Roman Fell, one of the areas in the case, seen from Murton Fell. Photo: OSS

Roman Fell, one of the areas in the case, seen from Murton Fell. Photo: OSS

Campaigners are preparing to go into battle against military bosses over large tracts of common land in the north Pennines.

The Ministry of Defence wants to end the registration of three upland areas as commons.

The Open Spaces Society said the ministry has reneged on a pledge it made 16 years ago that the land, north-east of Appleby-in-Westmorland, would remain on the commons register.

A public inquiry will be held this month to determine the argument.

As well as the OSS, the Foundation for Common Land, the Cumbria Federation of Commons, the Friends of the Lake District and the Hilton Commoners are objecting to deregistration of the land on the Warcop estate, which is used for military training.

The OSS said deregistering Warcop, Hilton and Murton Fells would amount to ‘inclosure’, turning them into private land. From the 17th to early 20th century, Inclosure Acts were used to create property rights over land that was previously held in common by locals.

The OSS said deregistering the Cumbrian commons would be the largest act of enclosure since the major acts of the 18th and 19th centuries and would amount to one per cent of the total common land in England.

The Ministry of Defence said it needs to deregister the commons to allow the necessary military training.

But the OSS said that in 2002 the commoners accepted the buy-out of their grazing rights by the MoD on the understanding that the ministry would leave the three fells on the common-land register. “Now MoD wants to cancel that undertaking without any mitigation,” it said.

The society questioned the ministry’s motive in wanting to deregister the commons. Case officer Hugh Craddock said: “If MoD is true to its word that it does not intend to develop the commons, we cannot see why it wants to deregister them.

“It is a pointless exercise which is extremely expensive for the public purse and for hard-pressed charities too, requiring a two-day public inquiry with legal representation. It has angered local people and national organisations and will achieve nothing.

“The MoD says that registration of the land under the Commons Act 2006 is incompatible with training use. But its arguments are demonstrably false.

“Parliament has expressly allowed for the Warcop training estate to be exempted from any requirement for consent to works on the commons. And concerns that a commons council for the Warcop commons could interfere with training activity are simply absurd: it will never happen.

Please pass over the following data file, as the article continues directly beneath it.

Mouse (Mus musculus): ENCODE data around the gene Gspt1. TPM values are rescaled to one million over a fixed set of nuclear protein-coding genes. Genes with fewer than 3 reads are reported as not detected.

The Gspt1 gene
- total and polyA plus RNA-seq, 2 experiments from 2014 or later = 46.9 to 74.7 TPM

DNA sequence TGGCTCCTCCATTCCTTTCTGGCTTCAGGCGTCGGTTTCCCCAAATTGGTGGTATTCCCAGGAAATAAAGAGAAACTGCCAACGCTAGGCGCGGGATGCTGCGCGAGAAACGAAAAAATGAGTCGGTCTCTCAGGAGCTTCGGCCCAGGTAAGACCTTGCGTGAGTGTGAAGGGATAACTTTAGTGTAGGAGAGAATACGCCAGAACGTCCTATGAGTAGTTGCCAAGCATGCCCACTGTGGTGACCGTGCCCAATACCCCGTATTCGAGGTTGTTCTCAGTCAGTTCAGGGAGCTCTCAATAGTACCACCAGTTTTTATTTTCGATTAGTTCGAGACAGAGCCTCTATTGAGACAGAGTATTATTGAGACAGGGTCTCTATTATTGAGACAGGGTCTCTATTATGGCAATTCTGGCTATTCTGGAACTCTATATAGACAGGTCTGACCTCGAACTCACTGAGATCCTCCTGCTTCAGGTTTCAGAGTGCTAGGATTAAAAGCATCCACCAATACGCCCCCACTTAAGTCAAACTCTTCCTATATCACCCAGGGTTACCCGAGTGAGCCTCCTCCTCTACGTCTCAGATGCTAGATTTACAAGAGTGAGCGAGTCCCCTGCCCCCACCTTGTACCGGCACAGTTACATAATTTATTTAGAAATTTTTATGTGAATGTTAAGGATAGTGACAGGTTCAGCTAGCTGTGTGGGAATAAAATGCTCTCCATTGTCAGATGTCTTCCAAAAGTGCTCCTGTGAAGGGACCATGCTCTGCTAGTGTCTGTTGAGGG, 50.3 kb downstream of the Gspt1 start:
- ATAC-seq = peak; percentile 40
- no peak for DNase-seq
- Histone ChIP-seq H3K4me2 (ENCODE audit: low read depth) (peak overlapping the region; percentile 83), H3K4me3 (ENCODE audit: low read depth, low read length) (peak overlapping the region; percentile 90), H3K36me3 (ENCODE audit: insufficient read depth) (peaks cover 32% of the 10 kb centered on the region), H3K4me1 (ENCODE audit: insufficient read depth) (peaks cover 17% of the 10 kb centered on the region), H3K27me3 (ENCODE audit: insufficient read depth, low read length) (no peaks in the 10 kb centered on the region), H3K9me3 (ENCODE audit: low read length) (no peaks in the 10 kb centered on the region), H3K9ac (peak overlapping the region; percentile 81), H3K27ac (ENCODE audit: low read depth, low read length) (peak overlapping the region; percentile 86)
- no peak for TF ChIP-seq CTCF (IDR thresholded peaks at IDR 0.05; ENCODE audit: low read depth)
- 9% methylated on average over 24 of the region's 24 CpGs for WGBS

“For far too long the MoD has wasted taxpayers’ money while it messes around with the legal status of the Warcop commons, instead of getting on with managing them in the interests of all.

“Yet of course we must fight this because it does open the door to encroachment on or development of the commons, to the detriment of the graziers and the public who enjoy rights of access there.

“The commons are an important feature in the North Pennines [area of outstanding natural beauty] and should be protected at all cost.

“We have a challenge for the MoD. Wait and see.

“There is not the slightest evidence yet, 12 years after enactment, that the Commons Act 2006 is interfering with management of the Warcop training estate. The MoD should put up such evidence, or withdraw.

“There is nothing to prevent the MoD renewing its application in future if, notwithstanding the protections in the Commons Act 2006, it can show there is genuine interference. Until then, defence ministers should put a stop to this nonsense of deregistration and the waste of public funds.”

Common land is land subject to rights of common, to graze animals or collect wood for instance, or waste land of the manor not subject to rights. The public has the right to walk on nearly all commons, and to ride on many.

The public inquiry has been called by Cumbria County Council, the commons registration authority, and will be held on 13 and 14 September at Kendal County Hall.

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